In accordance with the invention a portion 8b of the filament which extends from the spool to the exit opening 9 passes through a guide tube 12. The tube 12 is for example a tube of dead-soft aluminum which is originally a straight piece of tubing as shown in FIG. 2. The tubing has an internal diameter slightly larger than the diameter of the filament 8 so that the filament can be readily threaded through it. Before the spool 6 with the filament wound thereon is placed in the housing, 4 an outer end portion of the filament is threaded through the tube 12 and the tube is thereupon bent in the form shown in FIG. 3 so that it is wrapped partially around the spool and extends tangentially from the spool to the exit opening 9 when the spool is placed in the housing. Preferably the guide tube 12 is of such length that with a full spool it wraps approximately once around the spool as illustrated in FIG. 3. The outer end of the guide tube 12 is enlarged for example by fixing thereon a ferrule 13 so that it cannot pass out through the exit opening in the rim portion of the rotating housing. The guide tube 12 is sufficiently flexible that as the filament is used-up, the pull of centrifugal force on the filament is sufficient to bend the tube and make it conform substantially to the outer coils of filament on the spool except for the tangential portion that extends to the exit opening 9. It has been found that the guide tube 12 avoids frictional rubbing of the outermost coil of filament on the spool with adjacent coils and thereby avoids melting of the filament and welding of the filament to itself. Moreover, as the guide tube hugs the spool, it prevents entanglement of one coil of filament with another.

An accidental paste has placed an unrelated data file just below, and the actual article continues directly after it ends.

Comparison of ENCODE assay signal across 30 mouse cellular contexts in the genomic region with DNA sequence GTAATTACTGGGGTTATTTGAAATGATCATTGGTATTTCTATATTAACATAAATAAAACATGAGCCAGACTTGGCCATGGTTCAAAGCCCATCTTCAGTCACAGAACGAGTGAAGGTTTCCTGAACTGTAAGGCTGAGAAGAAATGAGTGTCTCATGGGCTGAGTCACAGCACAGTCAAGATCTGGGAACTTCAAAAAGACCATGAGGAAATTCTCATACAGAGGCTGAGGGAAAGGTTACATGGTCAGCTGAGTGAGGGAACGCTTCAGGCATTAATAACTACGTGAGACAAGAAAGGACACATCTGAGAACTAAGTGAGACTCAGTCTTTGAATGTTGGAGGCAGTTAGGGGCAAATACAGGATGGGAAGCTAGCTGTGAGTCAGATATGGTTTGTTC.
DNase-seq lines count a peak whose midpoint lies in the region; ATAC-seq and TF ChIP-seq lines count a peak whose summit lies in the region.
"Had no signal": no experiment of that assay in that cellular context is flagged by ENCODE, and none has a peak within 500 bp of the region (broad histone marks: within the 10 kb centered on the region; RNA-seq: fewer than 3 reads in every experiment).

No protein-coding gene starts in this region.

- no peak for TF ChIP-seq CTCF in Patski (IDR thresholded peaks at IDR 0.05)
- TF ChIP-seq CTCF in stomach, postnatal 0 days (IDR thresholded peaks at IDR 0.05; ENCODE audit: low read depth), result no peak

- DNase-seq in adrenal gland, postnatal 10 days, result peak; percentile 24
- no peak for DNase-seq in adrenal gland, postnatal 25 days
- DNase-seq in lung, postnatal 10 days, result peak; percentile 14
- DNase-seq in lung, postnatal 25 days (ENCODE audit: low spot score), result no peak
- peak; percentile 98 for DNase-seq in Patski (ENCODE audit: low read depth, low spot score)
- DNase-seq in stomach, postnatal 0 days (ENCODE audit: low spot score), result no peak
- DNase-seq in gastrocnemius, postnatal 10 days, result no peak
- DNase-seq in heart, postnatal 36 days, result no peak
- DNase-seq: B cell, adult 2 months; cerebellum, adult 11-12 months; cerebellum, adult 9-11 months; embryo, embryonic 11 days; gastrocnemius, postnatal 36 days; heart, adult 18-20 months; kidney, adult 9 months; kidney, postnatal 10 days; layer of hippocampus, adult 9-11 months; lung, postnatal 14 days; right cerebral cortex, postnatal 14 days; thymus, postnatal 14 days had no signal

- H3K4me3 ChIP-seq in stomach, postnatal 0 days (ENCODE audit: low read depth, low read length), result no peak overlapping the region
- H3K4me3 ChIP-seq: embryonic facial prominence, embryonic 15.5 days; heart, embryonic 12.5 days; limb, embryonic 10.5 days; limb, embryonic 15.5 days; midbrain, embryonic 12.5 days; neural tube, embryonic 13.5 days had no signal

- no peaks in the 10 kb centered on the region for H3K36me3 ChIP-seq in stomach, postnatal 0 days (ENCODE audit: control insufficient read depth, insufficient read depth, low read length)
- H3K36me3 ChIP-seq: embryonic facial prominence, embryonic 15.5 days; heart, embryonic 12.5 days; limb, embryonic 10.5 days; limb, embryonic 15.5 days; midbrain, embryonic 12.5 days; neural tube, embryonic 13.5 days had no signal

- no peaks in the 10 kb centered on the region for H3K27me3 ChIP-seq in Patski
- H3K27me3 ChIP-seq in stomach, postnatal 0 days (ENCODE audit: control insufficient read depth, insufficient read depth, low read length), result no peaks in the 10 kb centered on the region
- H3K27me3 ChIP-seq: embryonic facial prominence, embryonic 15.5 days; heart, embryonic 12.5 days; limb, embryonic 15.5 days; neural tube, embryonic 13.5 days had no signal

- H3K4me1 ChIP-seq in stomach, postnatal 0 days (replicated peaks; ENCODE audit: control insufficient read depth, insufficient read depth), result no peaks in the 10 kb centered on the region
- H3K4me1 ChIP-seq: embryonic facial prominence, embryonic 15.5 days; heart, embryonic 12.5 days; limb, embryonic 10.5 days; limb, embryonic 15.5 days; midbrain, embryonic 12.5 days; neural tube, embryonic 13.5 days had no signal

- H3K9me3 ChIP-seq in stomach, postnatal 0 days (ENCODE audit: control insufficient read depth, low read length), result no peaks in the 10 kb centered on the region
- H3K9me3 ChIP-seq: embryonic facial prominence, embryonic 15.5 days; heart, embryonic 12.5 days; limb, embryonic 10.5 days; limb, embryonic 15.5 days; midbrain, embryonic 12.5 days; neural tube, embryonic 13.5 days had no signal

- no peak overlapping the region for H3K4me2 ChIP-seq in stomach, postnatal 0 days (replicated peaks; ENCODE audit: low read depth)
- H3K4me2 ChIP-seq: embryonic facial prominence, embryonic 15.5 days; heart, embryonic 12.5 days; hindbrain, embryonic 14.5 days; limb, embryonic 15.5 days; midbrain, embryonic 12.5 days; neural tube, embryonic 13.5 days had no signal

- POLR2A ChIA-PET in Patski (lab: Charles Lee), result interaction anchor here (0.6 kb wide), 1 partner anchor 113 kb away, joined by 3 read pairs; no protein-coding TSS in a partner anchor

Instead of being formed of soft aluminum tubing, the guide tube 12 may be of other material which provides appropriate flexibility. For example the tubing may be formed of coiled wire with closely positioned successive convolutions. Instead of being seamless the tubing may be split along its outer periphery to facilitate the threading of the filament through it. The heat conductivity of the tube contributes to avoiding welding.